GUY WAGNER

Monks and Scholars in the Panopolite Nome: The Epigraphic Evidence

Monks and Scholars in the Panopolite Nome: The Epigraphic Evidence DURING THE CONFERENCE “Perspectives on Panopolis,” which took place in Leyden in 1998, Lucia Criscuolo discussed the evidence of the Greek inscriptions, including Christian ones, from the Panopolite nome, the present-day Sohag-Akhmim area. Already in the beginning of her paper, she observed that it would …

Monks and Scholars in the Panopolite Nome: The Epigraphic Evidence Read More »

Umm Dabadib

UMM DABADIB A remarkably well-preserved village, also called the oasis of ‘Abbas, about 28 miles (45 km) northwest of Khargah. In addition to the village, the site includes an imposing fortress consisting of a central keep flanked by two trapezoidal towers 65 x 65 feet (20 x 20 m) and a square outer rampart 328 …

Umm Dabadib Read More »

Ayn Murrah

AYN MURRAH The site of ‘Ayn Murrah, which means “bitter spring,” is not marked on any map, and is known only from references in books. It is to the northeast of Baris, halfway from the summit of the plateau, and hence in the region of the hermitages of the JABAL TAFNIIS, with which, however, it …

Ayn Murrah Read More »

Al-Bagawat

AL-BAGAWAT Location and Architecture Al-Bagawat is an early Christian necropolis of the ancient town of Hibis (modern Khargah). The graves of the pagan period were arranged as rock tombs on the north and west slopes of the cliff lying to the east opposite the former town area (on the general situation, see Winlock, 1941, pl. …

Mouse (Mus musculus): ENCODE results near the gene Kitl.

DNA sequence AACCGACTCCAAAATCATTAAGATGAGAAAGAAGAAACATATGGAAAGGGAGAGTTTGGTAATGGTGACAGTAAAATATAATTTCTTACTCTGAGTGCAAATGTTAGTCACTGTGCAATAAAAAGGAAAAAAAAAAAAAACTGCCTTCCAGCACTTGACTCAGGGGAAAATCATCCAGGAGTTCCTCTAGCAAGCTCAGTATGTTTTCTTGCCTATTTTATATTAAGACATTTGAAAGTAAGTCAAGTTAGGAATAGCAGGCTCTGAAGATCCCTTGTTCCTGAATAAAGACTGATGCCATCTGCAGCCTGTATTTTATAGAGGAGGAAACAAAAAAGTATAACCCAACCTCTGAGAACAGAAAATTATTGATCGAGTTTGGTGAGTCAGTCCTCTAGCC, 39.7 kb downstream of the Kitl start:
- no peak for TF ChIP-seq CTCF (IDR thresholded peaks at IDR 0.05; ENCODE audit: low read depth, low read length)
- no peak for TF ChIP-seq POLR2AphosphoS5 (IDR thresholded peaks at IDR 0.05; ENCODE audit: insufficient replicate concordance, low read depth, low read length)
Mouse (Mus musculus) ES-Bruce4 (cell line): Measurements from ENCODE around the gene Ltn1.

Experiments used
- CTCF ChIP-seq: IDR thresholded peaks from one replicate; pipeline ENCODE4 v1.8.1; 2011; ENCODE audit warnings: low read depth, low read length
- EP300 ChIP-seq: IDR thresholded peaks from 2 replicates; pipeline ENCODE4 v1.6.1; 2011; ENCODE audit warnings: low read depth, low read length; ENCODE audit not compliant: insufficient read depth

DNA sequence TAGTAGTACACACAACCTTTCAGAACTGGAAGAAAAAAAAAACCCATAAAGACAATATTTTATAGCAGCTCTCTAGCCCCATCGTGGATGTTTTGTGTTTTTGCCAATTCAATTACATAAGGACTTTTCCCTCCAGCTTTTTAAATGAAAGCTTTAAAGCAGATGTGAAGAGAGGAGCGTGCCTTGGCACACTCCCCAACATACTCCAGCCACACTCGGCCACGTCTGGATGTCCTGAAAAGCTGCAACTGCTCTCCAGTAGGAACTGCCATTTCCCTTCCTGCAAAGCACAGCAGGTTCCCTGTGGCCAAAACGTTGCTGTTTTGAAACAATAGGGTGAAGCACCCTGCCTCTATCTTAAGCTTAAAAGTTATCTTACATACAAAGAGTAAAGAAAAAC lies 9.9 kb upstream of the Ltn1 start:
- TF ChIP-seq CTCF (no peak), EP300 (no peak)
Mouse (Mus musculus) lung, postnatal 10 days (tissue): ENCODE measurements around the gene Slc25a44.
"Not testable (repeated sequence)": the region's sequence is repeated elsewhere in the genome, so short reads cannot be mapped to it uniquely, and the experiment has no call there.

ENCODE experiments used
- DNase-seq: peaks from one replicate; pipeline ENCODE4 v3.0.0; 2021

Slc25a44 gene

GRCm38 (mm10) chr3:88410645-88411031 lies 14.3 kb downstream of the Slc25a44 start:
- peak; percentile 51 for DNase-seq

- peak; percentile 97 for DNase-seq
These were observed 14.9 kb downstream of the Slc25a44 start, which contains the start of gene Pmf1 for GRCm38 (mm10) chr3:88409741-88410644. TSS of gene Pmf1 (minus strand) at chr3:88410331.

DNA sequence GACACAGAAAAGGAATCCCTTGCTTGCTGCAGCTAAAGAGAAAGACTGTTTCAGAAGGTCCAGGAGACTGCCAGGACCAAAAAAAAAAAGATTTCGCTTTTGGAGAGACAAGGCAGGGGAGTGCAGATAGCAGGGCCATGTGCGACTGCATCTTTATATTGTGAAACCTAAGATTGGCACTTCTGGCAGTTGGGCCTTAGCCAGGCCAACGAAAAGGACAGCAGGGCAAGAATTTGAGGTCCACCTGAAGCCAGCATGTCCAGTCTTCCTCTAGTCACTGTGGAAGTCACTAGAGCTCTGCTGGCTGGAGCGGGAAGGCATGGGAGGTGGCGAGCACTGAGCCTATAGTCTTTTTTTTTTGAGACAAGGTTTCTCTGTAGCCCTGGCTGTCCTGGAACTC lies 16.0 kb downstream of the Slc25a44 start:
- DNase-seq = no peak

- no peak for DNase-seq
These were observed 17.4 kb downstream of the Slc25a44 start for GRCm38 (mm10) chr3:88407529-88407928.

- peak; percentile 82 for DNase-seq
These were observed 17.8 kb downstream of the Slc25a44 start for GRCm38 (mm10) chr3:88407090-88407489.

Al-Bagawat Read More »

Al-Dayr

AL-DAYR A town located some 12 miles (20 km) northeast of Khargah, at the foot of the Jabal Ghanayim. The site of al-Dayr includes a Roman fortress, a well, a pagan cemetery, and a small temple of baked bricks, later converted to a chapel in the Christian period. This monument, which consists of a vestibule …

Al-Dayr Read More »

Jabal Tafnis

JABAL TAFNIS The hermitages of the Jabal Tafnis, a mountain chain that owes its name to the fact that it is on the latitude of Tabennese, in the valley of the Nile, are about 5 miles (8 km) northeast of Shams al-Din, almost at the summit of the rocky plateau. At the site are some …

Jabal Tafnis Read More »

Dush

DUSH In the extreme south of the oasis of Khargah, at Dush, the ancient Kysis, the papyrological dossier of the gravediggers reveals the existence in the second half of the third century (between 224 and 306) of one of the most ancient Christian communities of Egypt. This community, headed by the priest Apollo, was to …

Dush Read More »